Eight of the best TV shows this week

Ruth Negga returns in Preacher. UK grime sensation Big Narstie gets his own show

Inside the American Embassy
Monday, C4, 10pm
With a new UK Ambassador, Robert 'Woody' Johnson IV, in place, a major relocation from Grosvenor Square in Mayfair to a new purpose-built #800m site in Vauxhall, south London, and an effort to strengthen the "special relationship" in the time of Brexit, it is a pivotal time for the US embassy. As well as preparing for a possible (and extremely controversial) Donald Trump visit to London, this three-part observational documentary series follows the more mundane tasks of embassy diplomats, whose job it is to protect the "welfare of US citizens abroad" and support the US's "business interests and culture". In the first edition, the ambassador and his press team have to deal with the fallout from some of Donald Trump's more controversial policies and also enter a massive Twitterstorm as the President attacks Theresa May over his retweet of a British far-right group.

Monday, Amazon Prime
The most irreverent reverend since Father Jack is back for a third series, and if he doesn't find God pretty soon, there's gonna be hell to pay. Dominic Cooper reprises his role as hard-drinking padre Jesse Custer, in this dark, supernatural DC Comics adventure developed for telly by Seth Rogen, Sam Catlin and Evan Goldberg. Irish actor Ruth Negga returns as Custer's super-sassy ex-girlfriend Tulip, and Joseph Gilgun is Irish vampire Cassidy. All three are on a quest to hunt down the Almighty Himself, but finding your way to heaven is not so easy when you've got hellhounds and every other kind of underworld creature on your tail. In this series, Custer tries the Dorothy in The Wizard of Oz approach, clicking his heels and heading back home to Angelville, the Louisiana plantation where he grew up. What's the bet he'll find some serious cotton-pickin' demons waiting for him there?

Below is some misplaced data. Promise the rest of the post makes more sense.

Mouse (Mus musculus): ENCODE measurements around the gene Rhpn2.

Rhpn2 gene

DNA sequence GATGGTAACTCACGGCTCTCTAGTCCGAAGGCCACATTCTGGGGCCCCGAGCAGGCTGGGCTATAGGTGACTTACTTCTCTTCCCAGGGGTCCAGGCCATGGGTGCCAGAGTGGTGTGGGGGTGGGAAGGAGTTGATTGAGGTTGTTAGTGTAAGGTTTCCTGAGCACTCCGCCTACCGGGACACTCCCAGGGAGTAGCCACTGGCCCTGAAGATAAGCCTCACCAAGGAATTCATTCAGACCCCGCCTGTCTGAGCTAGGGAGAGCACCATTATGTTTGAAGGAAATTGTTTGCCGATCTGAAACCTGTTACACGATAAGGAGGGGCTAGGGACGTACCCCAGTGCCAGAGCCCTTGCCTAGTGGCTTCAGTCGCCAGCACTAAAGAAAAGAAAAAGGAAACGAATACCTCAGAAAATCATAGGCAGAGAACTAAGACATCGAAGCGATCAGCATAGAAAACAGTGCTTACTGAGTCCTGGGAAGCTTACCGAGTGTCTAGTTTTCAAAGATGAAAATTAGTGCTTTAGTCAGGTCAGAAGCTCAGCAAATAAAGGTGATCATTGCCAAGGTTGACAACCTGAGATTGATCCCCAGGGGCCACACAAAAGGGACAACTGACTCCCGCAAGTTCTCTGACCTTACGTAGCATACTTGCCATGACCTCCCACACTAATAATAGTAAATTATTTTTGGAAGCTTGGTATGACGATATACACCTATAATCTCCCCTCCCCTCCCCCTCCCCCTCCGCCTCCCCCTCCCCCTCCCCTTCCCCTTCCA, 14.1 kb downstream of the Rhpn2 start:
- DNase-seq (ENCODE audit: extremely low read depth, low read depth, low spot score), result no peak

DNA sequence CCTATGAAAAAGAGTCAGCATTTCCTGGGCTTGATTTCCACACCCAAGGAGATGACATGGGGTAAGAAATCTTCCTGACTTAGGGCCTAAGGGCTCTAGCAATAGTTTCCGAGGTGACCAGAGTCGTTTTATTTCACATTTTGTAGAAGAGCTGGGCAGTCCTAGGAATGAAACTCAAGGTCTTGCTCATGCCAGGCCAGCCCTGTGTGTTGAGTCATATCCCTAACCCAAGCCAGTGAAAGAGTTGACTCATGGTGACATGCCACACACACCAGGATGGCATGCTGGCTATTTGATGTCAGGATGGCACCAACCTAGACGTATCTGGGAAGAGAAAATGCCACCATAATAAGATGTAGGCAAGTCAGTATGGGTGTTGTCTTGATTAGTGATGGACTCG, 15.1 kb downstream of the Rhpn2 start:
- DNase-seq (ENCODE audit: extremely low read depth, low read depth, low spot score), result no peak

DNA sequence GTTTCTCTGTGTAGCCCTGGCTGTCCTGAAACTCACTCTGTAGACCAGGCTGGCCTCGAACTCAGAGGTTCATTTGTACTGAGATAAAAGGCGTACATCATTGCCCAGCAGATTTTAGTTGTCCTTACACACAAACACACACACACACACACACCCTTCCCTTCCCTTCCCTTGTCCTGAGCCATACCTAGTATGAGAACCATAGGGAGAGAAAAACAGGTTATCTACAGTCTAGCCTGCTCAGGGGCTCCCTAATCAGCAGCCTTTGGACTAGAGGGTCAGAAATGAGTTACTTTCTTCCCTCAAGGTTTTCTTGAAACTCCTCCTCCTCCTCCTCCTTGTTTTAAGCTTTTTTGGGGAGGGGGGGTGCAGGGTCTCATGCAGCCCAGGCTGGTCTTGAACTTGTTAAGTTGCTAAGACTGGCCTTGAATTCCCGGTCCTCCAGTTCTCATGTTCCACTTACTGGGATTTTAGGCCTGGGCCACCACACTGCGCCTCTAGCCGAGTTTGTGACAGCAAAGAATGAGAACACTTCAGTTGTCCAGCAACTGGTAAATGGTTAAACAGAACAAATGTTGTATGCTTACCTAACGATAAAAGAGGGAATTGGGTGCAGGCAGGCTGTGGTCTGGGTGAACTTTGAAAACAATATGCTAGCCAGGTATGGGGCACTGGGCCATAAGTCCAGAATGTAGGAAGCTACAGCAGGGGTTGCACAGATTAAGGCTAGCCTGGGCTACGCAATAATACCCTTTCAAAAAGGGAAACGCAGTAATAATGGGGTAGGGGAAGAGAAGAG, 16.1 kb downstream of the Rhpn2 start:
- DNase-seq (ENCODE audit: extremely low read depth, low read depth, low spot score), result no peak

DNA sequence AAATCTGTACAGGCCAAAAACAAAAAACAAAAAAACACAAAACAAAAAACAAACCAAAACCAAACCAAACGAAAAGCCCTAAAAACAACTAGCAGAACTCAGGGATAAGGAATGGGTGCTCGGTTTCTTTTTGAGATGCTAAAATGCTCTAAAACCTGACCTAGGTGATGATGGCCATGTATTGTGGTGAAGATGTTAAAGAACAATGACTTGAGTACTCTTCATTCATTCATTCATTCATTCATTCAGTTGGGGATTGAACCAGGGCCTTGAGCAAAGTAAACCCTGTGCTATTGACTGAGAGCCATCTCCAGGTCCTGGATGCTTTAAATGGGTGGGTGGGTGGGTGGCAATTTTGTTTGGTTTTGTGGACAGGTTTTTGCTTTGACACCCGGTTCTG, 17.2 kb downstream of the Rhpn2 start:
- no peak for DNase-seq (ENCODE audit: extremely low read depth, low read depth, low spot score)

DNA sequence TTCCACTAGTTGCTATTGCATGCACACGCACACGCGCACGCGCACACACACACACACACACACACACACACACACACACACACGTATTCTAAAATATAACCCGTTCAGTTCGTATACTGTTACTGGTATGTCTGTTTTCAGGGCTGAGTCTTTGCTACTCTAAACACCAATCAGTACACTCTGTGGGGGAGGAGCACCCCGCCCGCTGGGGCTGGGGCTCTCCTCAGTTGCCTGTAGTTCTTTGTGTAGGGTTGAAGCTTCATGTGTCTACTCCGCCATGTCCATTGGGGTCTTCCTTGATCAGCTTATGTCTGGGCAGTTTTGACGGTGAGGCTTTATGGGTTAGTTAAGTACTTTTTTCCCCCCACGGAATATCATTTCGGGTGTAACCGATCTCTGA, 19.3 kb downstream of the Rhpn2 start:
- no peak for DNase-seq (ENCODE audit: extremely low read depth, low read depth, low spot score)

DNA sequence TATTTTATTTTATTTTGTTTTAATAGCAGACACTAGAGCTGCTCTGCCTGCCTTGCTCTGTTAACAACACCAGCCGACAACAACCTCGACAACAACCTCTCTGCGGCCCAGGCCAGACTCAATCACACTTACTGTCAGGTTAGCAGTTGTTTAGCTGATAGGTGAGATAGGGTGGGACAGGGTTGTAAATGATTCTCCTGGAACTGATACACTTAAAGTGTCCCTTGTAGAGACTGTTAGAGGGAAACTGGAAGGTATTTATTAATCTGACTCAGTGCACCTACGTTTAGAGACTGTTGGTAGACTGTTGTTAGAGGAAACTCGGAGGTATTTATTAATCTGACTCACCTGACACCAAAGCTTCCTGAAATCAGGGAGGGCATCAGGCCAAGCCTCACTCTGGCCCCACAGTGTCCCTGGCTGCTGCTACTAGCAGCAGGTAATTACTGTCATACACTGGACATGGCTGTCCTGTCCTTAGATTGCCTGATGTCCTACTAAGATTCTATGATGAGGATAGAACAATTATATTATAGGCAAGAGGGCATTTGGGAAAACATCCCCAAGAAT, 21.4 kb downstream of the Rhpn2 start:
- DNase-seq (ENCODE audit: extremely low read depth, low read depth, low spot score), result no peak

The Affair
Tuesday, Sky Atlantic, 9pm
The infidelity drama starring Dominic West returns for a fourth season, and at this stage the titular illicit liaison seems so long ago, you wonder where the showrunners are going to go next with the extramarital action. Our four protagonists, Noah, Helen, Alison and Cole, have long since parted ways, and they're getting on with new lives and new relationships. But each one is now faced with a decision - whether to leave the past behind or go back into those emotional danger zones. Come on, you know which way this one's going to go.

Stath Lets Flats
Wednesday, Channel 4, 10pm
This sounds like some crazy reality show in which movie hardman Jason Statham tries his hand at being a letting agent. (Wot, you want a bigger room? Right, I'll just knock this wall in wif my bare fist). The reality is much less intriguing. It's actually a comedy series about a young Greek-Cypriot named named Stath, who works at his dad's dodgy lettings agency. Stath hasn't exactly inherited a great talent for letting out flats – in fact, he's probably worse than Jason Statham on that front. He hardly needs an ambitious colleague named Carole (Katy Wix) to make him look a fool – he's quite capable of doing that himself. But Stath has an even bigger problem – the slick, well-run agency next door that's keen to put the family out of business. Still, Channel 4 should really think about making Jason Statham: Estate Agent.